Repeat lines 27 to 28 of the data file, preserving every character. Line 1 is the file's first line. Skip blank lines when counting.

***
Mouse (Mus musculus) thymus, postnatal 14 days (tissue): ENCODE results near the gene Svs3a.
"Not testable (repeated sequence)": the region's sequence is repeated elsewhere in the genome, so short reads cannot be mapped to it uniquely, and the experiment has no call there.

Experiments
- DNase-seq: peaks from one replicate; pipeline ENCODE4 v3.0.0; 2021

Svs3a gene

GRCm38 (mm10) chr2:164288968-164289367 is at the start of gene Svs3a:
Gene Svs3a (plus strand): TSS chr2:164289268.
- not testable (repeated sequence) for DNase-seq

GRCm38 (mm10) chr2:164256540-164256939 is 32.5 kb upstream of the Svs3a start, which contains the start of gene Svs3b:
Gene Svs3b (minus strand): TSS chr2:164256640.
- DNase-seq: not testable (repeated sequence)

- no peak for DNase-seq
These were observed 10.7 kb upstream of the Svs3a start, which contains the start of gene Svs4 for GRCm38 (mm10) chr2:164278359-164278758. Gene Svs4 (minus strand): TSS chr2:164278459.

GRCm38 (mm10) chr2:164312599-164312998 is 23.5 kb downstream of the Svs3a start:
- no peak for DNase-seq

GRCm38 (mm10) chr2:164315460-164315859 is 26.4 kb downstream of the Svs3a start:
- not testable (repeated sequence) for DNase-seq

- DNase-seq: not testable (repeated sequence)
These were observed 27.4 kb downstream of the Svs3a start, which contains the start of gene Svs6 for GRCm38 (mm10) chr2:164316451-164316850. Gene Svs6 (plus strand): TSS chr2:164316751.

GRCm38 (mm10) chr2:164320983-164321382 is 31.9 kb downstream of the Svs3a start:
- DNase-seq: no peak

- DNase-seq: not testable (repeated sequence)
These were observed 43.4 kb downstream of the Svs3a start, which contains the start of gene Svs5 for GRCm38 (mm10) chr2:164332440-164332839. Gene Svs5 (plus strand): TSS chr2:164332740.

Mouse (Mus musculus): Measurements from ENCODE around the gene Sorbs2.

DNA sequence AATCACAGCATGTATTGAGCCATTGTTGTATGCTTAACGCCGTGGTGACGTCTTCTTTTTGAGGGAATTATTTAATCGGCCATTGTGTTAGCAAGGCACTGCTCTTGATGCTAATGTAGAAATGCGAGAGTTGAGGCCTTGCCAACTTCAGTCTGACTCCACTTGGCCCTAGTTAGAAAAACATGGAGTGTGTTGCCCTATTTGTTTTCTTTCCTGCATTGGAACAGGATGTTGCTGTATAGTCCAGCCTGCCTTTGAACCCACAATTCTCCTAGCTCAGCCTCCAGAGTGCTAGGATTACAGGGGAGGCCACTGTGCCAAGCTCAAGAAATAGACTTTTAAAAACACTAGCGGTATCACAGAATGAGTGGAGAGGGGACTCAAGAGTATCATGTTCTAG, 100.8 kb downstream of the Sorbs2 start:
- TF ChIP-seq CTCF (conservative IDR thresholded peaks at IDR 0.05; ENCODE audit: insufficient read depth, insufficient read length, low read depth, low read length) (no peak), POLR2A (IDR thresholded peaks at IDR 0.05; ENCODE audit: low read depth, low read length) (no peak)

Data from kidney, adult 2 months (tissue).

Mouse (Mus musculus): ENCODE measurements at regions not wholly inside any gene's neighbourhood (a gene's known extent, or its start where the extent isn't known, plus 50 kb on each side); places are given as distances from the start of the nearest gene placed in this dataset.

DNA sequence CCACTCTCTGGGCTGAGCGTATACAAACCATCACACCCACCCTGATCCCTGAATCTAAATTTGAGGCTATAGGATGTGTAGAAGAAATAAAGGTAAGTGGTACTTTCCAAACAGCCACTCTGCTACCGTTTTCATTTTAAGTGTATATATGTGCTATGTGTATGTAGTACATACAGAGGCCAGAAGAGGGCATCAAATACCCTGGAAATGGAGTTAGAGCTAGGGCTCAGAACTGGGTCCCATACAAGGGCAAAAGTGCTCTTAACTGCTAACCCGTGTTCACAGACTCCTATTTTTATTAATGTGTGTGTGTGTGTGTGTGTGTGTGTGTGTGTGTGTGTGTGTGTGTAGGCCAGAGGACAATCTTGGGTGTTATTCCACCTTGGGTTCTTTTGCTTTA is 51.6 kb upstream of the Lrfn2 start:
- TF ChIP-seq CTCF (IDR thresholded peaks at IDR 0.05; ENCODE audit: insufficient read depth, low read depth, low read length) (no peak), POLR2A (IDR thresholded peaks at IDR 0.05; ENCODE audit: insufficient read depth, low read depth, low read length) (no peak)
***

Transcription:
Data from kidney, adult 2 months (tissue).

Mouse (Mus musculus): ENCODE measurements at regions not wholly inside any gene's neighbourhood (a gene's known extent, or its start where the extent isn't known, plus 50 kb on each side); places are given as distances from the start of the nearest gene placed in this dataset.